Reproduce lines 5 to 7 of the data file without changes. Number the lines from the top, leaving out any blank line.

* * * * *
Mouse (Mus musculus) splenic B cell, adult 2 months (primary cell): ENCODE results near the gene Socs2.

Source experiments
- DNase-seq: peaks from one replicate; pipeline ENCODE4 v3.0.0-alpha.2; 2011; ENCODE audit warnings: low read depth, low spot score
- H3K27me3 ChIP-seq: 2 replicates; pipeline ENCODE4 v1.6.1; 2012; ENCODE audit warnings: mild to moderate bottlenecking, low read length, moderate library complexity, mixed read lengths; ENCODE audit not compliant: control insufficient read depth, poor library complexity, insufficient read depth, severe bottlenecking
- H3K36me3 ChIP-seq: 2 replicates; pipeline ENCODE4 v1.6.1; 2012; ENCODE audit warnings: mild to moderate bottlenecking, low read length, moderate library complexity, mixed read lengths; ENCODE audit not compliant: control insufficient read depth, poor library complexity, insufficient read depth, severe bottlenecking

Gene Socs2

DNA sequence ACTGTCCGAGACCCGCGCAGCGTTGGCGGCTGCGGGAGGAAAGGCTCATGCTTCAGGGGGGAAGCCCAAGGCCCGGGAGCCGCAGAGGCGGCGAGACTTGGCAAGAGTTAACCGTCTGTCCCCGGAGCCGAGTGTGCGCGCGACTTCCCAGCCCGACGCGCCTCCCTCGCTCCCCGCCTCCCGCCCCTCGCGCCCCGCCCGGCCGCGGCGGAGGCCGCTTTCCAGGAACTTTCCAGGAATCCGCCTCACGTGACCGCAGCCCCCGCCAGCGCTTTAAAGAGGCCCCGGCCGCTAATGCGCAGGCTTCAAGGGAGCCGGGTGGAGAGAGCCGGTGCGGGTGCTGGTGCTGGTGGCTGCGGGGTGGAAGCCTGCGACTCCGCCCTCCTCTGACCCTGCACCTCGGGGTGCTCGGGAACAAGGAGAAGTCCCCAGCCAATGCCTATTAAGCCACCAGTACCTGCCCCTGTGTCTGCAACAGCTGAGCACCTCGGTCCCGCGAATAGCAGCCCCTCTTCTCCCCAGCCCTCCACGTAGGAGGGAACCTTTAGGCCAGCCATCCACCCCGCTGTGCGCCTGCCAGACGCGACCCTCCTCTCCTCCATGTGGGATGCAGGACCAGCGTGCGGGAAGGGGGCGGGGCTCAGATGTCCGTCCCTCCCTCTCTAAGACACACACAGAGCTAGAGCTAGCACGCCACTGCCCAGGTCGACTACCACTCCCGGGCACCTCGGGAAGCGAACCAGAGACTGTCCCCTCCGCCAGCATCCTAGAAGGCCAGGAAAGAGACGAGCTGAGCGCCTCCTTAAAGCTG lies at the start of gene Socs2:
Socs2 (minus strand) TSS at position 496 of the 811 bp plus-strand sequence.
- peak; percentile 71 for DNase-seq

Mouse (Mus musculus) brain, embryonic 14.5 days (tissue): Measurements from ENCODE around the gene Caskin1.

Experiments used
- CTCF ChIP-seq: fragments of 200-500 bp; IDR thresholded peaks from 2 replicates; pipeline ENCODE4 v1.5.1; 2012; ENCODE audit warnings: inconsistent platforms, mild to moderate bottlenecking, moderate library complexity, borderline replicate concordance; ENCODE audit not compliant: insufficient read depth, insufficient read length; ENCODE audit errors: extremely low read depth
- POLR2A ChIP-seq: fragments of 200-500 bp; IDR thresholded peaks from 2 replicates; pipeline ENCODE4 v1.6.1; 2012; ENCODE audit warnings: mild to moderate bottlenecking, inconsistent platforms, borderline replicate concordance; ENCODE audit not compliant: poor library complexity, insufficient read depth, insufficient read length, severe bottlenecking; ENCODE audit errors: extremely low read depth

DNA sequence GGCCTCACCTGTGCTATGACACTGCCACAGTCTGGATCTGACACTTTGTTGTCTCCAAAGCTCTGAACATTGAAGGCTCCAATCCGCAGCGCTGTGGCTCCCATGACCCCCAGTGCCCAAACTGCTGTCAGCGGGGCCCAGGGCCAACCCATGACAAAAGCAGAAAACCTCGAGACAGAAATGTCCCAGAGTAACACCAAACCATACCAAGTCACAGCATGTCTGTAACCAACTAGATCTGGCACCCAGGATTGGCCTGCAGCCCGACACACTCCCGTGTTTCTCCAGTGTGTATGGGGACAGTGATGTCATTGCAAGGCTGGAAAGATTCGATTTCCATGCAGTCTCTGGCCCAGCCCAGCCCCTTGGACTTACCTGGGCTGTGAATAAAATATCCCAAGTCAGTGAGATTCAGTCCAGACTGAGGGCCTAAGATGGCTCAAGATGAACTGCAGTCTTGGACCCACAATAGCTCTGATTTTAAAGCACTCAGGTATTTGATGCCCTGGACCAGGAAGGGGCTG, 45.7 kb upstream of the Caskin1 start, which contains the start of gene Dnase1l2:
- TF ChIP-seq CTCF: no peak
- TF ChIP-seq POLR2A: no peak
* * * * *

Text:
- H3K36me3 ChIP-seq: 2 replicates; pipeline ENCODE4 v1.6.1; 2012; ENCODE audit warnings: mild to moderate bottlenecking, low read length, moderate library complexity, mixed read lengths; ENCODE audit not compliant: control insufficient read depth, poor library complexity, insufficient read depth, severe bottlenecking

Gene Socs2

DNA sequence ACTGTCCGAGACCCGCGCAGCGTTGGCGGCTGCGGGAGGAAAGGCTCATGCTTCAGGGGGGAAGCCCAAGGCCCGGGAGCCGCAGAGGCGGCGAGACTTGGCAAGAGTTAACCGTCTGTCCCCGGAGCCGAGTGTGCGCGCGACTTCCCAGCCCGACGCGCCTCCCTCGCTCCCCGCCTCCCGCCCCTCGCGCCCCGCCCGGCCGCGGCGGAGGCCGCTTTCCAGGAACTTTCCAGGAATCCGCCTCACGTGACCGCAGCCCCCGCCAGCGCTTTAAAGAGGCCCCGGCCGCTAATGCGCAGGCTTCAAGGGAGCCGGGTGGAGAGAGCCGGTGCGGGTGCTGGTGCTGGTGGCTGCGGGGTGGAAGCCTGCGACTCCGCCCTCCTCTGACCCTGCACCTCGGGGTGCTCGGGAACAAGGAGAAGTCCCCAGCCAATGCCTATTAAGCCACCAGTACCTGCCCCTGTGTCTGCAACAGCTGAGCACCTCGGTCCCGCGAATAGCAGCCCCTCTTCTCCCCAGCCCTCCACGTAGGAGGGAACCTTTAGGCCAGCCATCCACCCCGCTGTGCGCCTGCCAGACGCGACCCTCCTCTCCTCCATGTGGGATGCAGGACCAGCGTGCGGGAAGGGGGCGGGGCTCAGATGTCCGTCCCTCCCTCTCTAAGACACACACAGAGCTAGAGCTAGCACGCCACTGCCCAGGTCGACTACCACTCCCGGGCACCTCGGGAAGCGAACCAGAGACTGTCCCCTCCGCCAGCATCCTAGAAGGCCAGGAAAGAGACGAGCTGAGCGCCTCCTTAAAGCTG lies at the start of gene Socs2: